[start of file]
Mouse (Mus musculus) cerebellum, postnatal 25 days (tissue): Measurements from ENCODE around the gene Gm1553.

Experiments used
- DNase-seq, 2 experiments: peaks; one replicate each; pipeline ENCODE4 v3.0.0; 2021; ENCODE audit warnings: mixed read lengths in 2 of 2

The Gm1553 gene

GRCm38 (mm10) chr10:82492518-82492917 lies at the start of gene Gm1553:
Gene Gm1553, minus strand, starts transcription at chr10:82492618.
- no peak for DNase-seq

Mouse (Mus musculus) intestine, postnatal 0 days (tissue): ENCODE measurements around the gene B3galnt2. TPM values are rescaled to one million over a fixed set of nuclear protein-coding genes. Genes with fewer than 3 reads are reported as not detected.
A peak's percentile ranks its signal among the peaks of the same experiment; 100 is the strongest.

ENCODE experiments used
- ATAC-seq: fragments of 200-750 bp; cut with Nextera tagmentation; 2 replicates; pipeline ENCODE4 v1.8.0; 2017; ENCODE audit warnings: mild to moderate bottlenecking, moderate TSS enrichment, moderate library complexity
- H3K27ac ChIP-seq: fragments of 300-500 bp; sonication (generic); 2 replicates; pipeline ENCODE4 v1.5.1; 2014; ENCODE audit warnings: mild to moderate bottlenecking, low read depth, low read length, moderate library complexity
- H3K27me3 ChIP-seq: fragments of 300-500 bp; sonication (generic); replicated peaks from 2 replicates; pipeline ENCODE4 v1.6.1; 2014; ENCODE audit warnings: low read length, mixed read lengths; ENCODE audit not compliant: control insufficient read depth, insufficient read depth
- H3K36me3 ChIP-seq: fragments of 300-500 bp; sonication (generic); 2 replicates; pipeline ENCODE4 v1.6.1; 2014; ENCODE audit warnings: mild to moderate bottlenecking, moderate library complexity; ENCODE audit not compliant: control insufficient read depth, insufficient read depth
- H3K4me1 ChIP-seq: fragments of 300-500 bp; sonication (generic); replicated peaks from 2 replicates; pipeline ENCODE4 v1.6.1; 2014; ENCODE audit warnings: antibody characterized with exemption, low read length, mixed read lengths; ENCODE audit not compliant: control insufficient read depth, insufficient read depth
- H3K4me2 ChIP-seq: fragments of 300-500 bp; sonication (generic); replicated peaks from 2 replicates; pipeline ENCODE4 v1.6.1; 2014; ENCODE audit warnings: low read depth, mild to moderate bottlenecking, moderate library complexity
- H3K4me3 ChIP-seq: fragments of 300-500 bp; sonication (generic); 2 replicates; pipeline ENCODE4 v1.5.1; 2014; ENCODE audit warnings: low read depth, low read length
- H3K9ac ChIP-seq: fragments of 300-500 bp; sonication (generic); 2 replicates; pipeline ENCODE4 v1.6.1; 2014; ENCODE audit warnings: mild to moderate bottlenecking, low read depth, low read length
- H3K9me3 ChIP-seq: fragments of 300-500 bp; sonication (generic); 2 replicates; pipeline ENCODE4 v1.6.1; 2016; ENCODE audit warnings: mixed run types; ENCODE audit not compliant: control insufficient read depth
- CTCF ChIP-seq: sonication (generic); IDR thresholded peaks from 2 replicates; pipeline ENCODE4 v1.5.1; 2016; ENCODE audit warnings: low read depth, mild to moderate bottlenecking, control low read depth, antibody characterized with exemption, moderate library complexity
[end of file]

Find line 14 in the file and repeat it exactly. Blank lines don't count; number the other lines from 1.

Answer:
- H3K36me3 ChIP-seq: fragments of 300-500 bp; sonication (generic); 2 replicates; pipeline ENCODE4 v1.6.1; 2014; ENCODE audit warnings: mild to moderate bottlenecking, moderate library complexity; ENCODE audit not compliant: control insufficient read depth, insufficient read depth